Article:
To continue the treatment

In late April I wrote about Anya, mother of three living in Lugask.
She’s experienced a serious problem–she practically can’t walk. In her home there are ropes and chairs at every step which she can hold on to when moving about. It all happened suddenly, in one day, and the doctors only said it was “stress” and “war.” “Only” is a strange word and probably the wrong one in this context. Because these reasons are sufficient to cause really big problems.
Doctors said there is a chance for full recovery.
So we and you collected money and managed to cover three months of expenses on medications. After that, she started getting injections and IVs, and there was progress. She started to go outside leaning on a cane. With difficulty, with teeth clenched from the pain, but independently, and that’s a lot in her condition.

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“Please help, they killed mom!”

Anya came under fire during the summer of ’14 when she was on the way to her dacha near Lugansk to dig up some potatoes. She lived in a five-story apartment block and hid in the cellar with broken plumbing during shelling. Shops were closed, there was no electricity or phone service. The city was in isolation. After the city was being “executed” using all manner of Ukrainian artillery, Tanya’s, her son’s Sasha’s, and her mom’s Taisiya Ivanovna’s money and food ran out. They held out as long as they could, it was dangerous to go anywhere. The dacha was about 1km from where “their”–Ukrainian–positions.
August 26 was surprisingly quiet. The woman and her son managed to dig up potatoes before the shelling started.  Actually, it wasn’t really shelling, just one shell. Its fragment cut open Anya’s belly and her entrails fell out while her 8 year old son watched. The girl was conscious the whole time. The boy screamed the whole time “please help, they killed mom!”. A guard came running in response. He collected the entrails as best he could, put them back inside, wrapped it all up with plastic, and took to the hospital. She survived and, suffering from extreme pain, she lived for another two years while constantly taking strong pain medications.

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“Authorized Personnel Only”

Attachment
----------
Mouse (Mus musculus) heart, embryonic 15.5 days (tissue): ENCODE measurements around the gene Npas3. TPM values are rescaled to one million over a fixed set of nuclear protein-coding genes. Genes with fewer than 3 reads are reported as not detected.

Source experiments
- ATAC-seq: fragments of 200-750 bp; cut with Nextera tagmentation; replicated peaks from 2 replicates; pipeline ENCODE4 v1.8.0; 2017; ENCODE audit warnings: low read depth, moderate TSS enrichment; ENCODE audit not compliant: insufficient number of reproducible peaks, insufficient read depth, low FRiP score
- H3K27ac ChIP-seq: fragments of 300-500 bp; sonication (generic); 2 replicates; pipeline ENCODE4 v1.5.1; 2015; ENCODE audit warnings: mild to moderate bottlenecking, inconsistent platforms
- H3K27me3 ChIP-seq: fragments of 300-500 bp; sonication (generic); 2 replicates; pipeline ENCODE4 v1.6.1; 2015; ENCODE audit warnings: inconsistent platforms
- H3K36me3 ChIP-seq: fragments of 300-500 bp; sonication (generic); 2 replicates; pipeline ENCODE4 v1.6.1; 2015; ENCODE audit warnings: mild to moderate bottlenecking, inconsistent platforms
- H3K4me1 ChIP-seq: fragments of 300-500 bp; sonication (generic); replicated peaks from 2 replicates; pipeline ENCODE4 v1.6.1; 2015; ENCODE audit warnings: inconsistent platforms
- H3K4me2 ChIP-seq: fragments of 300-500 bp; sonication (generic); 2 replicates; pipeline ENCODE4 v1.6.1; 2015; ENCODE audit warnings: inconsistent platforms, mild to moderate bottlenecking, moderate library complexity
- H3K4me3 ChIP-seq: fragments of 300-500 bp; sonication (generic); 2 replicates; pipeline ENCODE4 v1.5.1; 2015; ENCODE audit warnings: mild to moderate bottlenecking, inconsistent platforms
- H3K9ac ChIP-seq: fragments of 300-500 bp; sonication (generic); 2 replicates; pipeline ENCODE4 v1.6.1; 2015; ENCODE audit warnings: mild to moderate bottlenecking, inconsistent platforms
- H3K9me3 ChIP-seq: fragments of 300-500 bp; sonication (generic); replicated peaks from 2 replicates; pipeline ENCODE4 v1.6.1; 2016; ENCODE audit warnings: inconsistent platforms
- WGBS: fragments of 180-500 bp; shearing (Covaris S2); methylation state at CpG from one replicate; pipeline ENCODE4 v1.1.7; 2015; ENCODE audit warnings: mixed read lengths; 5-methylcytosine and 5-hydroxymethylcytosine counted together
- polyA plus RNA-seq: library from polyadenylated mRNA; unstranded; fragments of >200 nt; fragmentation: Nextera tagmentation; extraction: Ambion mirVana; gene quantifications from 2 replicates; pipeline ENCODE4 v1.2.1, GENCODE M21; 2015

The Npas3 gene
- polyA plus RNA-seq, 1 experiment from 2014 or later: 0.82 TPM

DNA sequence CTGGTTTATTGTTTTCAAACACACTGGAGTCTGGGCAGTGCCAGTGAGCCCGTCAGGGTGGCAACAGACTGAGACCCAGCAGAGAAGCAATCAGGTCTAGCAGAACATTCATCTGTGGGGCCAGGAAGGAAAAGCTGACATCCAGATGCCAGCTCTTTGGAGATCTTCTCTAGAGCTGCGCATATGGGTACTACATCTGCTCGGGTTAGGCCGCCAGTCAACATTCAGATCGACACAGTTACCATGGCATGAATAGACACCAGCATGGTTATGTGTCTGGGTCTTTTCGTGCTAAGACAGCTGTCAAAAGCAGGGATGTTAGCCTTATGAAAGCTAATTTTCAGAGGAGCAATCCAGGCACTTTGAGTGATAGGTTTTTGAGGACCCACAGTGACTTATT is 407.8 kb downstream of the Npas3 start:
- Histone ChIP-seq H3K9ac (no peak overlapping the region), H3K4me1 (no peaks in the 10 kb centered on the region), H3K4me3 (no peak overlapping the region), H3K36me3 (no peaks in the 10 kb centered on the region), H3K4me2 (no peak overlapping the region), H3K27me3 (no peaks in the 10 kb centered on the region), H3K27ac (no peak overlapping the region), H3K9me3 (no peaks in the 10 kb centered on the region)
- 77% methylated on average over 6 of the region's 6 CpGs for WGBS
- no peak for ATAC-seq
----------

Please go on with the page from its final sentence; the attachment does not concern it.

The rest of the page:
This is intensive care unit of Lugansk’s City Hospital No. 1. It saves people’s lives around the clock. I wrote about doctors so many times that I don’t want to repeat myself. But how can I not, when we know what they have done during the worst shellings of 2014. When there was no electricity, no communications, and the shelling was constant. They went back and forth, constantly risking their lives. They went where they were needed, even though there were no communications.
And now they go out to save people even during curfews.
Heart attacks, strokes, high blood pressure–that’s what plagues the people of the Donbass. What can one say, considering the level of stress there?
Very many doctors have left, which is understandable. But those who remained are genuine heroes. Many did not leave because they couldn’t. They couldn’t abandon their patients. They felt they were needed. They worked practically without pay in 2014-15, and even today the less is said about their salaries, the better…

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On Top of a Volcano

Vergunka, one of Lugansk’s regions, was recently hit. It suffered a lot in 2014, and it’s right next to the line of contact. People live there as if on top of a volcano. And they know more shells can come at any moment.
You know well about Vergunka from my reports, it’s where Ira lives, whom we’ve been helping for a long time.
Ira is a single mom who was abandoned in the midst of pregnancy by her husband during the shelling of ’14. She then gave birth, then restored the house which suffered from shelling. Fixed walls, roof, without any water or electricity, and with an infant to take care of. While Ira was hiding from the shells from Lugansk (which was also shelled, but where else was she to go while pregnant?), her house was totally looted, everything was taken out down to forks and spoons.
We’ve been helping Ira with food, medications, pots and pans, clothing.
Brought a computer for her daughter, then collected money in the winter for a gas water heater. Ira has it very hard, she’s alone and has two kids. She works as a clerk in a store, 10-12 hours a day, and the older sister takes care of Vovka. The days off are spent in the garden and on housekeeping. She earns 5,000 rubles a month, which is not the worst salary given Lugansk conditions.
But now Ira begun to have health problems.

Look at how big Vovka is!

Ira has psoriasis. We brought her medications but they aren’t helping much. It’s clear it’s stress-induced, and she’s also discovered a gluten allergy and gastrointestinal atony. Drugs don’t help. Many of our friends have had similar problems which have led to surgeries. By all accounts, she needs to be in a hospital but what to do with the kids? And one can’t put this off, such problems may turn out to be serious if ignored. She needs analyses, but they cost money. She has no money, she’s afraid to lose work because someone else would instantly be hired in her place. Unfortunately, the conditions there are harsh, there’s even a waiting list of people willing to take her job. Jobs in the Republics are scarce these days (((